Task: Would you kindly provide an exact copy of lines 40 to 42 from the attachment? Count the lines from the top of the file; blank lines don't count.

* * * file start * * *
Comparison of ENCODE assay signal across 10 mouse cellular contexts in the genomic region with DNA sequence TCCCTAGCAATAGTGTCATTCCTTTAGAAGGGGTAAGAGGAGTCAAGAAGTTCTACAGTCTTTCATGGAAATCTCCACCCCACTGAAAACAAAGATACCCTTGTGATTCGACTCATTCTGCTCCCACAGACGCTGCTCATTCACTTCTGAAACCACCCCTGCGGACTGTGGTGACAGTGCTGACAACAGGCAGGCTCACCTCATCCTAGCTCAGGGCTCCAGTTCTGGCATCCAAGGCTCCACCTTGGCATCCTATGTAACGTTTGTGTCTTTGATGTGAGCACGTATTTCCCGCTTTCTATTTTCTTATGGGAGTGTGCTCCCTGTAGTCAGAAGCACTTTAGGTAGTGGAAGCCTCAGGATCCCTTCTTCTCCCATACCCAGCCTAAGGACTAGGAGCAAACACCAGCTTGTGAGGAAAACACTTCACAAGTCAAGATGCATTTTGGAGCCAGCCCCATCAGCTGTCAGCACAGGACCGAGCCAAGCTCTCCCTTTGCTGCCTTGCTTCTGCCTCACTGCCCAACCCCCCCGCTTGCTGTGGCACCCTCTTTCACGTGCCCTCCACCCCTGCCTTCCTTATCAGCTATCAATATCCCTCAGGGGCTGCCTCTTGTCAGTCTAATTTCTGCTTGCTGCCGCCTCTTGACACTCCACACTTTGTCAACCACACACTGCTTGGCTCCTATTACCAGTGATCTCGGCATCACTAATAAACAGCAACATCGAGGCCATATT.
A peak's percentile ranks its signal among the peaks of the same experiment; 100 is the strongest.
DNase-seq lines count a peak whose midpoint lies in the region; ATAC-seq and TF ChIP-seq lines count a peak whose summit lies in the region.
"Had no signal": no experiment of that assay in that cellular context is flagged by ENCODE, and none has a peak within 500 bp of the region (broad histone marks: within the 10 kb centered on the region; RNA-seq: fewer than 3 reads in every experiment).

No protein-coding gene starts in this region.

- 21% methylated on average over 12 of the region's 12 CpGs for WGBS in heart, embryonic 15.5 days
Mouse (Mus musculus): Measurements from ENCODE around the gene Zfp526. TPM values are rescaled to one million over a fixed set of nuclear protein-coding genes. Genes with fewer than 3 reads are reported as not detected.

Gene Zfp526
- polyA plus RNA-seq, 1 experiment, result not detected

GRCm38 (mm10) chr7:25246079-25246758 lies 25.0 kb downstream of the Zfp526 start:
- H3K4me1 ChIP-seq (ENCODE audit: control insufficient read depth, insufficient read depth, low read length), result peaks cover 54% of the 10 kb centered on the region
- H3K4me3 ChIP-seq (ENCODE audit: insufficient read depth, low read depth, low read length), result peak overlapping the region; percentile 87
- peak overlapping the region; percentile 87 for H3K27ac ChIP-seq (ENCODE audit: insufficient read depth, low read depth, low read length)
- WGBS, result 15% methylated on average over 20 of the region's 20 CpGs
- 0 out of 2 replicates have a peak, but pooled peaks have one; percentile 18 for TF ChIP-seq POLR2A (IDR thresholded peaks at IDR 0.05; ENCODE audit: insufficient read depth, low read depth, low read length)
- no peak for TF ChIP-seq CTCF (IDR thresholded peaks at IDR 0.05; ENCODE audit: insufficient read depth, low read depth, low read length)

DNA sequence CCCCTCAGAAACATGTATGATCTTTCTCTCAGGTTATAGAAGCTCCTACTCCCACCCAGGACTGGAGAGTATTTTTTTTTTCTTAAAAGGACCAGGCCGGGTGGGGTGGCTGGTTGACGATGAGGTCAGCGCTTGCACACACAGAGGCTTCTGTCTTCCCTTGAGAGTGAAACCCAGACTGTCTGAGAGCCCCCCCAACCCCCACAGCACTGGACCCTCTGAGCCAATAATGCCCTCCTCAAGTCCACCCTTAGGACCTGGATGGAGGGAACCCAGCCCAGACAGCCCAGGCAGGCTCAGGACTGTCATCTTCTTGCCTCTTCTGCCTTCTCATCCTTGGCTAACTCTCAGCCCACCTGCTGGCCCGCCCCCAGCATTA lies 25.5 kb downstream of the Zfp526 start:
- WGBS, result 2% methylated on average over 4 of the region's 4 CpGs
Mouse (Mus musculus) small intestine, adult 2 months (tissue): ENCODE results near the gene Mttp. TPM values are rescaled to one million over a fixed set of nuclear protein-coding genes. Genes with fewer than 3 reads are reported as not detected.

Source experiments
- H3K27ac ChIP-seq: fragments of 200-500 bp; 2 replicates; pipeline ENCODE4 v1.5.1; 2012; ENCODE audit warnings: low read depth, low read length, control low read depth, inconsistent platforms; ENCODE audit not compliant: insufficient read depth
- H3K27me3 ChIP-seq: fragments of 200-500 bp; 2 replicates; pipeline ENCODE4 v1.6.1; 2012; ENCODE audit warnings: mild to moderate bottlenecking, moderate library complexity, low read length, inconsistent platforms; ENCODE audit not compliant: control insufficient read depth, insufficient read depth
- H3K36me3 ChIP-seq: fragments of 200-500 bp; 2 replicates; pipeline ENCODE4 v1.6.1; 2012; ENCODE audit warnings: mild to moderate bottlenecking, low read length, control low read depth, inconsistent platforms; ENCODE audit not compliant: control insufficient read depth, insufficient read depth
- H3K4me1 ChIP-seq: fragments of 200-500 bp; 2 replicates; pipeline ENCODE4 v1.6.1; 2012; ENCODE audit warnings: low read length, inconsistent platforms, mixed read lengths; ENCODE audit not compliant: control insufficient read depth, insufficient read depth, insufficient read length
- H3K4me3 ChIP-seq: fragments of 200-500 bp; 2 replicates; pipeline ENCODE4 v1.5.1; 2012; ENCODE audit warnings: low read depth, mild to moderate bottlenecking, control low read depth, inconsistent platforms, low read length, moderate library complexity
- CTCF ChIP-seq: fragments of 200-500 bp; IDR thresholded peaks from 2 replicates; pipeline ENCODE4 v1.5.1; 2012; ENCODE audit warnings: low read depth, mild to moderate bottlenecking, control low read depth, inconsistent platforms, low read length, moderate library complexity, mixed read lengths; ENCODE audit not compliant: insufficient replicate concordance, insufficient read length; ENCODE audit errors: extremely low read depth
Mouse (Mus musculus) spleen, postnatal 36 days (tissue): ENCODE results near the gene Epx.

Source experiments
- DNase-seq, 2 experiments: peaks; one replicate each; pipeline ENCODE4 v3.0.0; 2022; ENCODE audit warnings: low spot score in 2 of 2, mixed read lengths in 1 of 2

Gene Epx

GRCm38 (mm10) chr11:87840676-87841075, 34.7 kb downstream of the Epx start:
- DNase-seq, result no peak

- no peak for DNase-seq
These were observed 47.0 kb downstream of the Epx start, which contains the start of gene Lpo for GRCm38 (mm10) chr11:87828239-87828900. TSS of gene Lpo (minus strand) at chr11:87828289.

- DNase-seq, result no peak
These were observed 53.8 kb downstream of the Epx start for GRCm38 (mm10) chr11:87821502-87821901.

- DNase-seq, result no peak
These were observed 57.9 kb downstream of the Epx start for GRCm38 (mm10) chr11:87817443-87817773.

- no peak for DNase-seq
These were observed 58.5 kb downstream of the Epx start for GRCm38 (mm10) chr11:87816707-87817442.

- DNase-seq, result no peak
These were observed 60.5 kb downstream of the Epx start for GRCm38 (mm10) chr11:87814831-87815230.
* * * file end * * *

These were observed 58.5 kb downstream of the Epx start for GRCm38 (mm10) chr11:87816707-87817442.

- DNase-seq, result no peak
These were observed 60.5 kb downstream of the Epx start for GRCm38 (mm10) chr11:87814831-87815230.